For anyone considering starting their own league, Sherrie has one suggestion, “Make [the league] have a purpose aside from just the friendly competition. The fact that our teams are made up of a cross section of all ages and abilities lends to our focus of meeting your neighbors and getting to know people you only know of through social media. And a charitable component even furthers that sense of common purpose.”

So what are you waiting for? Play ball!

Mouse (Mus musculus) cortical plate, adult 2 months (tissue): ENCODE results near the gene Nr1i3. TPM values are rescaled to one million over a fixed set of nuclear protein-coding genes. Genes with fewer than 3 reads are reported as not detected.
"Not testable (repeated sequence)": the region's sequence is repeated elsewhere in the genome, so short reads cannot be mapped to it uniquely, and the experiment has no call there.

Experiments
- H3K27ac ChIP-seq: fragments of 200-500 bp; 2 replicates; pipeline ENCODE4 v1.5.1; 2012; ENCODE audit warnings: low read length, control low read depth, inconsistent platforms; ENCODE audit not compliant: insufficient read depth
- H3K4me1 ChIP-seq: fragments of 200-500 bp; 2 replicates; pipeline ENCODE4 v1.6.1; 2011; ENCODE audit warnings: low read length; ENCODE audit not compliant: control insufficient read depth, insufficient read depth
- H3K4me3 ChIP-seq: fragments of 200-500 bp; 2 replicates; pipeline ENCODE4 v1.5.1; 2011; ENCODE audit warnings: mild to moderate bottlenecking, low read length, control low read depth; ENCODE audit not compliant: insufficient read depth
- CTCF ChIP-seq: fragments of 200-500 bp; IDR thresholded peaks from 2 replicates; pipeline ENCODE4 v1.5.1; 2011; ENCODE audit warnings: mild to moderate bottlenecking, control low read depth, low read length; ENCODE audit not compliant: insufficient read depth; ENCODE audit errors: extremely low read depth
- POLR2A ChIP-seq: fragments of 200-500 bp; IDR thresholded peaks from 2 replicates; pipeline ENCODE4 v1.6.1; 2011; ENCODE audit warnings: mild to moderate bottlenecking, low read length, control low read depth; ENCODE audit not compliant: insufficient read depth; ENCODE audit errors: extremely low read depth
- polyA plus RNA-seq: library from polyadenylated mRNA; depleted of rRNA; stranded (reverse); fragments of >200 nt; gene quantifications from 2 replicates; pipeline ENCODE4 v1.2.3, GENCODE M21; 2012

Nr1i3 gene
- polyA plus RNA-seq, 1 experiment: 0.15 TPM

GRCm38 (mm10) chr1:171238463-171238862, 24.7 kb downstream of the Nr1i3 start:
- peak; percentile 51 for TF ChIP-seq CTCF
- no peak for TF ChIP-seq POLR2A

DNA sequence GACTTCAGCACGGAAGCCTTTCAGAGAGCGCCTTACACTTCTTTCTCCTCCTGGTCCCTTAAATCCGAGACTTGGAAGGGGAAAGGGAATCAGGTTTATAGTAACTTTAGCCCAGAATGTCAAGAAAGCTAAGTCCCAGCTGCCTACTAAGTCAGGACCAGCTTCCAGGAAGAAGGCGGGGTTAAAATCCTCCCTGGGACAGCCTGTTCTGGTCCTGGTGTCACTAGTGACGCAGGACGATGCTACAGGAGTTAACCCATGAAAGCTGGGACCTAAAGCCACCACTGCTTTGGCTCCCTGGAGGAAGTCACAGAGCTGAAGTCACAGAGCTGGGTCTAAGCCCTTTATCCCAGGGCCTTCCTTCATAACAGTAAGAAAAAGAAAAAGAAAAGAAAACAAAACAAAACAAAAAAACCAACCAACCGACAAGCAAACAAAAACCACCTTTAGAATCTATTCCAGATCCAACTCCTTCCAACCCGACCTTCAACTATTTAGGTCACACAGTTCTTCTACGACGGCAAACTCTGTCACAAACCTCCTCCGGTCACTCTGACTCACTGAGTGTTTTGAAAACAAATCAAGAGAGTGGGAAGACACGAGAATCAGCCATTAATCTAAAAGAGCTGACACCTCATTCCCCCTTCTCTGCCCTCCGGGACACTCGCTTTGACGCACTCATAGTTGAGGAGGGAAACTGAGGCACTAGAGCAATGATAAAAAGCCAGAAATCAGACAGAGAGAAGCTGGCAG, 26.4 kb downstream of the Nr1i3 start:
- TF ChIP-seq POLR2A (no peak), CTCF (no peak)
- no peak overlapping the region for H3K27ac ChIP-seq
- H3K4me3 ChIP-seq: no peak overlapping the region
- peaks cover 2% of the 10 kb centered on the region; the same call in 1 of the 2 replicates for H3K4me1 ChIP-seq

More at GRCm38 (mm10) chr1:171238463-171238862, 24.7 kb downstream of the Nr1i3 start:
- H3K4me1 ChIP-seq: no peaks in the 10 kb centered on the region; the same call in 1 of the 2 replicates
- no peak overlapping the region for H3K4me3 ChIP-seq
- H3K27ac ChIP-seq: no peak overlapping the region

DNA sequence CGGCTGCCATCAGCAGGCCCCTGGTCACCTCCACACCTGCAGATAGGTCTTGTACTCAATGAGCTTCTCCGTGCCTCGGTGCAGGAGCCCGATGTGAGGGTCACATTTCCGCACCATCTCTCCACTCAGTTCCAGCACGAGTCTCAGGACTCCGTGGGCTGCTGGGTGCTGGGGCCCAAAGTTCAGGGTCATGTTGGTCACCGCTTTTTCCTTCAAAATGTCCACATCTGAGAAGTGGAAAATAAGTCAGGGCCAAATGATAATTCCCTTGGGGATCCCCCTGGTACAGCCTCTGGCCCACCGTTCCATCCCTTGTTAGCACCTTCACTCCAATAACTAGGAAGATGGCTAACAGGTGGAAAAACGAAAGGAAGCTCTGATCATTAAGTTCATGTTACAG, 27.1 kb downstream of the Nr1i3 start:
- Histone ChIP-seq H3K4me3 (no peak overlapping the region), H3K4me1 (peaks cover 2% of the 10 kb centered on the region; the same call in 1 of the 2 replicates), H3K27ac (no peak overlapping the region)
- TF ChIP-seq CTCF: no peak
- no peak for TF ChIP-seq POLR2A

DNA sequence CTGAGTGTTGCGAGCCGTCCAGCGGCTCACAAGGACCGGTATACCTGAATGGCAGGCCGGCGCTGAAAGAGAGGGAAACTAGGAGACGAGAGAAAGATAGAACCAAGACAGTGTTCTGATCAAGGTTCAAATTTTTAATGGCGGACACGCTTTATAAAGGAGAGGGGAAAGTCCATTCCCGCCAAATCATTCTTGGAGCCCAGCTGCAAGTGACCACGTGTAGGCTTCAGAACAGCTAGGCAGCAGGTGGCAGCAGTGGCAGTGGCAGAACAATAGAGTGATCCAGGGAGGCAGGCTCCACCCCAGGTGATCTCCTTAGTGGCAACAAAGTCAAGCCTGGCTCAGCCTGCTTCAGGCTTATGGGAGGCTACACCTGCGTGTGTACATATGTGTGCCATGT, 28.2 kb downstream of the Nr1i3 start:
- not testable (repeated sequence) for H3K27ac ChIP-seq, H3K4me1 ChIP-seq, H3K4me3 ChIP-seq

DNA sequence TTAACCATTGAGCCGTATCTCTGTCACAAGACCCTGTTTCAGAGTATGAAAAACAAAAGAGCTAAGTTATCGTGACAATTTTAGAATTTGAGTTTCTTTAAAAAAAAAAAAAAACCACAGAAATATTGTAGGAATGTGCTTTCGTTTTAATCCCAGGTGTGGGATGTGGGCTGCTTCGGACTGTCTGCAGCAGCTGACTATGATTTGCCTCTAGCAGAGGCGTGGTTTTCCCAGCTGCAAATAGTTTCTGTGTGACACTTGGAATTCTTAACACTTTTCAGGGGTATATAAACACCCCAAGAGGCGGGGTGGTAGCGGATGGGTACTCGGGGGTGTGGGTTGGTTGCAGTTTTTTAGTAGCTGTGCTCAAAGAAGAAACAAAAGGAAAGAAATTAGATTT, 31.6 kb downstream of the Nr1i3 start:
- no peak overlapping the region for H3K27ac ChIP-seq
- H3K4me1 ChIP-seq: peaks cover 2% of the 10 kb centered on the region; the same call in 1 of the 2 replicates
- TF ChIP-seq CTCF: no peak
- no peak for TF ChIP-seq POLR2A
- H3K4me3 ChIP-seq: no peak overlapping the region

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Katie, a native Alabamian, came to Birmingham in 2012 to pursue a master's from UAB in Mental Health Counseling. She works as a Licensed Professional Counselor in her practice, Present Wellness Counseling, LLC, as well as in a residential treatment center for substance abuse. She and her husband were married in 2007 and have a son, Harpin, who's been keeping them busy since 2016. She is learning daily how to bridge her child development background with real-life motherhood moments, and she is excited to share these experiences with her BMB readers. Katie loves any time spent outside, loves opening her home to share meals with friends, and loves her faith community. She practices yoga and Reiki, and leads meditation groups for developing self-compassion. You can find out more about her practice and her upcoming community trainings at her website, PresentWellnessCounseling.com.